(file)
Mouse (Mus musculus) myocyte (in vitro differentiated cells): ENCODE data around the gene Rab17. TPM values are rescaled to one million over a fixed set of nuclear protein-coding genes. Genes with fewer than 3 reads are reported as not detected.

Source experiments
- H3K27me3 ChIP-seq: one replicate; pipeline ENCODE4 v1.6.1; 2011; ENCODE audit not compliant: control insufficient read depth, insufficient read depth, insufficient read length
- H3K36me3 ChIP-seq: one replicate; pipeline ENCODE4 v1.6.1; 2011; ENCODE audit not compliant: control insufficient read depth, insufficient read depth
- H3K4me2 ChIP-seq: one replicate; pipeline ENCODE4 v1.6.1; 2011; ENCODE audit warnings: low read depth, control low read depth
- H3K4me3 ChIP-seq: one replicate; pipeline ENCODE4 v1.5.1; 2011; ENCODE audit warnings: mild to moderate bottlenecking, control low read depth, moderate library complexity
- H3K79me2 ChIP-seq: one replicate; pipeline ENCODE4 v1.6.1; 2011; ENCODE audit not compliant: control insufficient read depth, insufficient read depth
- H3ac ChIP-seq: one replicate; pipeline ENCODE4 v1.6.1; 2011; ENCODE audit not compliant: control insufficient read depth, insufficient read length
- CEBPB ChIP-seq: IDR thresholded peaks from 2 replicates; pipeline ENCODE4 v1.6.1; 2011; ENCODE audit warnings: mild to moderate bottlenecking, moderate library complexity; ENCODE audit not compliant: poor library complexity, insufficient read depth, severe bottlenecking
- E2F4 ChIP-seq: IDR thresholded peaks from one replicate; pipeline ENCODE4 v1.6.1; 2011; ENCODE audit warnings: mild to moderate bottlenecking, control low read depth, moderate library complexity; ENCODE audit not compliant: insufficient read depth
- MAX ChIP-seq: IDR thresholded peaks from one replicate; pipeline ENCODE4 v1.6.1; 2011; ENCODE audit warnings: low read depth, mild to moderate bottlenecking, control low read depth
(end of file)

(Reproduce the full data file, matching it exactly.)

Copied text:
Mouse (Mus musculus) myocyte (in vitro differentiated cells): ENCODE data around the gene Rab17. TPM values are rescaled to one million over a fixed set of nuclear protein-coding genes. Genes with fewer than 3 reads are reported as not detected.

Source experiments
- H3K27me3 ChIP-seq: one replicate; pipeline ENCODE4 v1.6.1; 2011; ENCODE audit not compliant: control insufficient read depth, insufficient read depth, insufficient read length
- H3K36me3 ChIP-seq: one replicate; pipeline ENCODE4 v1.6.1; 2011; ENCODE audit not compliant: control insufficient read depth, insufficient read depth
- H3K4me2 ChIP-seq: one replicate; pipeline ENCODE4 v1.6.1; 2011; ENCODE audit warnings: low read depth, control low read depth
- H3K4me3 ChIP-seq: one replicate; pipeline ENCODE4 v1.5.1; 2011; ENCODE audit warnings: mild to moderate bottlenecking, control low read depth, moderate library complexity
- H3K79me2 ChIP-seq: one replicate; pipeline ENCODE4 v1.6.1; 2011; ENCODE audit not compliant: control insufficient read depth, insufficient read depth
- H3ac ChIP-seq: one replicate; pipeline ENCODE4 v1.6.1; 2011; ENCODE audit not compliant: control insufficient read depth, insufficient read length
- CEBPB ChIP-seq: IDR thresholded peaks from 2 replicates; pipeline ENCODE4 v1.6.1; 2011; ENCODE audit warnings: mild to moderate bottlenecking, moderate library complexity; ENCODE audit not compliant: poor library complexity, insufficient read depth, severe bottlenecking
- E2F4 ChIP-seq: IDR thresholded peaks from one replicate; pipeline ENCODE4 v1.6.1; 2011; ENCODE audit warnings: mild to moderate bottlenecking, control low read depth, moderate library complexity; ENCODE audit not compliant: insufficient read depth
- MAX ChIP-seq: IDR thresholded peaks from one replicate; pipeline ENCODE4 v1.6.1; 2011; ENCODE audit warnings: low read depth, mild to moderate bottlenecking, control low read depth